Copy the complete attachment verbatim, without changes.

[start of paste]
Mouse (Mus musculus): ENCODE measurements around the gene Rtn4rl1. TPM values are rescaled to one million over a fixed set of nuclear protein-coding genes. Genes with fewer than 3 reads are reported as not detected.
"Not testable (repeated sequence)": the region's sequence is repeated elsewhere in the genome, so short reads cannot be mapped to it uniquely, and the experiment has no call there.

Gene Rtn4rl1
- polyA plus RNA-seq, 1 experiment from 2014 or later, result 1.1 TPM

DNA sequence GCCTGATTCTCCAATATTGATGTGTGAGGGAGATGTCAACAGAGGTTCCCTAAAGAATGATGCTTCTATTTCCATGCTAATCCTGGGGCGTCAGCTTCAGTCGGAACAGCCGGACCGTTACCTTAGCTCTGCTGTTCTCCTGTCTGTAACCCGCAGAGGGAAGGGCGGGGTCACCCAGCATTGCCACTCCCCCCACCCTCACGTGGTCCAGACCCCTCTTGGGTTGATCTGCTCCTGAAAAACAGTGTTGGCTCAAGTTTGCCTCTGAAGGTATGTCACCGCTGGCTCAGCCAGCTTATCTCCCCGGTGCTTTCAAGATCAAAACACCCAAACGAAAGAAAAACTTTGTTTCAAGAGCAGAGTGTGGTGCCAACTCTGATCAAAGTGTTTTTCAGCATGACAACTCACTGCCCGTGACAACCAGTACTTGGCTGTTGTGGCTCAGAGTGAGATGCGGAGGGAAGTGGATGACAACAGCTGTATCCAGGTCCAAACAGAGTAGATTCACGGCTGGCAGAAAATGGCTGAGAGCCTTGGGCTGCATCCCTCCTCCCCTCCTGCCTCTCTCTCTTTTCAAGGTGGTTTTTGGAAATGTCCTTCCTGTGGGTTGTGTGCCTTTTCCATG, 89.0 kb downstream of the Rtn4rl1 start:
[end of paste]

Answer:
Mouse (Mus musculus): ENCODE measurements around the gene Rtn4rl1. TPM values are rescaled to one million over a fixed set of nuclear protein-coding genes. Genes with fewer than 3 reads are reported as not detected.
"Not testable (repeated sequence)": the region's sequence is repeated elsewhere in the genome, so short reads cannot be mapped to it uniquely, and the experiment has no call there.

Gene Rtn4rl1
- polyA plus RNA-seq, 1 experiment from 2014 or later, result 1.1 TPM

DNA sequence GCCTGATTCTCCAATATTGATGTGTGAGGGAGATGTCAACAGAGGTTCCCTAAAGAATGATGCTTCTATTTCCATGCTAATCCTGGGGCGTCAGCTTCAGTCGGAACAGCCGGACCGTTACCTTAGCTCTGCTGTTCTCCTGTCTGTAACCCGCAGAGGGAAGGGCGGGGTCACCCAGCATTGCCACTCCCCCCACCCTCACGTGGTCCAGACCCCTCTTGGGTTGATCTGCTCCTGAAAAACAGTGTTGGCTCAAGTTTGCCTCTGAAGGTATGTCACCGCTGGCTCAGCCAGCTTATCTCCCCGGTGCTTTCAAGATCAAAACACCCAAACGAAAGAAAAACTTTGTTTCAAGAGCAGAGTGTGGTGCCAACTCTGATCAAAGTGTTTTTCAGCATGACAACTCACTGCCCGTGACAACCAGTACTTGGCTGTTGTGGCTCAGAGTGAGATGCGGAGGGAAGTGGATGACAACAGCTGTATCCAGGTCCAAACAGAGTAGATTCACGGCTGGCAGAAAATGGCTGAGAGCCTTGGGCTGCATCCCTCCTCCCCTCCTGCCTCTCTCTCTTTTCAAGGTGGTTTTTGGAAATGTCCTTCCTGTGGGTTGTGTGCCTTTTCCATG, 89.0 kb downstream of the Rtn4rl1 start: